Ministry is holding a teenager as she sobs uncontrollably on your shoulder. Just thirty minutes earlier she called to say her dad had collapsed in the bedroom. Ministry is sitting by the bedside of a teenager as she wonders why she can’t be healthy like her friends. Ministry is telling a little boy that even if his mommy is no longer here, she can still always hear him if he wants to tell her something in a prayer. Ministry is giving a Homily at the funeral of a pediatric cancer patient, and seeing the look of innocence lost in the eyes of her classmates. Ministry is serving a meal to a homeless teenager, and sitting down to help him with his homework. Ministry is simply sharing God’s Love in any way possible.

Ministry can be both joyful and gut-wrenching, especially with the children of a community. It is relational and all about connecting. Ministry is respect. Ministry is meeting people where they are today. Somehow, through the years, I have come to believe that children understand this more than us adults, for they have had far less time to be jaded by the world. They know that God loves, and this is often more than enough for them. I must admit that sometimes I forget that they have been sent to reach me with your Love as much as I have been sent to reach them. But then I remember again that they are as much the Church today as I am, and occasionally they are much more wise than I am too! So thank you, my Lord, for sending these young men and women into my life and ministry. They are always a beacon of what your Church should be. Amen.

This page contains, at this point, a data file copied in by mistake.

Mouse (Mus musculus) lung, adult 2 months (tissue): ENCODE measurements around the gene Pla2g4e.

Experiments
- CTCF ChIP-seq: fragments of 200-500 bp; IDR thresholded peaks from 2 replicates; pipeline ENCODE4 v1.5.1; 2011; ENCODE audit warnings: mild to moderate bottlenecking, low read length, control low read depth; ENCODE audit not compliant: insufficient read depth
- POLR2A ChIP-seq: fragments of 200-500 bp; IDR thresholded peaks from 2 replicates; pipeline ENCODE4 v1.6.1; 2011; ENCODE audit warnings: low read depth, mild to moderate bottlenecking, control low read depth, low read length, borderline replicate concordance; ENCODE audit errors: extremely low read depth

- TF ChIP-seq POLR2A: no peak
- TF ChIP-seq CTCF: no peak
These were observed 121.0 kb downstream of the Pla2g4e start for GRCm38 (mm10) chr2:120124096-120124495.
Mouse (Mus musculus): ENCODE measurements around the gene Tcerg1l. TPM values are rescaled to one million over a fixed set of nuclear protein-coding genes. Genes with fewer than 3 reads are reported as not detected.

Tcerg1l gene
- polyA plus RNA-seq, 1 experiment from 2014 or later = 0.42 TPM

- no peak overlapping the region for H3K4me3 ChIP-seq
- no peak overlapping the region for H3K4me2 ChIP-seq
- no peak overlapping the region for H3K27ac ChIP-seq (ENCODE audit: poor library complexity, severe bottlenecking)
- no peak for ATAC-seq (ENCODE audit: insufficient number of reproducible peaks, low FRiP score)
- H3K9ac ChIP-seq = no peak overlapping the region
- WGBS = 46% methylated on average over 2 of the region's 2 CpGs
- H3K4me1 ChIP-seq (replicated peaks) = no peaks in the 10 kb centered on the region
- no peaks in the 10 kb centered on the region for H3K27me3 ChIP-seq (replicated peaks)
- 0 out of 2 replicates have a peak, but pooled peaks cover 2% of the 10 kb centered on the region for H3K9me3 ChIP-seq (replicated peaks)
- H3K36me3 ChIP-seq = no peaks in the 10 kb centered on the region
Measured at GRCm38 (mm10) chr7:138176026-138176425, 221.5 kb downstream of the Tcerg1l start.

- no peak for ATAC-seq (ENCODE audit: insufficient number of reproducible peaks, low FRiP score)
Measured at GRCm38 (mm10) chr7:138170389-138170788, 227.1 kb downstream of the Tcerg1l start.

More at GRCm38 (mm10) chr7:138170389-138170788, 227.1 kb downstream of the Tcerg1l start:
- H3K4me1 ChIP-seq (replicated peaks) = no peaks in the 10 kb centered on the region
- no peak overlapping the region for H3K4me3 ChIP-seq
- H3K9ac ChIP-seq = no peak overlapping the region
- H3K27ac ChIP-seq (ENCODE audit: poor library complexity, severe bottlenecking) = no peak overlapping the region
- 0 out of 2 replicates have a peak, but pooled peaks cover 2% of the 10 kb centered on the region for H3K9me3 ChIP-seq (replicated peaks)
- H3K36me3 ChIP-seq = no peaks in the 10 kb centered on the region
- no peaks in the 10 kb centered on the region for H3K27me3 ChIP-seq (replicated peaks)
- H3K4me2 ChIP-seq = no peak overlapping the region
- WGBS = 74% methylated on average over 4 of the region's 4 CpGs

-Rev Jeffrey G Mikyska (pastor at Holy Trinity Lutheran Church of Elgin, IL)


“If your right hand causes you to sin, cut it off and throw it away.” Matthew 5: 30a

You strike great fear with these words, my Lord. Yet, I know your love and grace. I know you would never want for any of your children to harm even one hair upon their body. So I have come to accept these words as exactly what they are: the official judgment of me as broken. Yes, my Brother, I am broken in your eyes and heart. I cannot ever live up to the expectations of being Holy on my own. I cannot obey the Laws of God by my own accord. I am broken. Our world is broken.

This, however sad it may sound, is actually a statement that in some counter-worldly way warms my soul. For if I am officially broken, then the cross is for me! If we as a human family are broken, then the cross is for us all. It is ultimately these words that lead us helpless and humiliated to your cross, for there can be no other way. Thus, I submit myself for judgment. I cannot stop my sinful nature short of being mutilated, and even then it will remain. My righteousness, therefore, must fall to you. Worldly ways of punishment cannot win the day. Only love beyond all understanding can do that.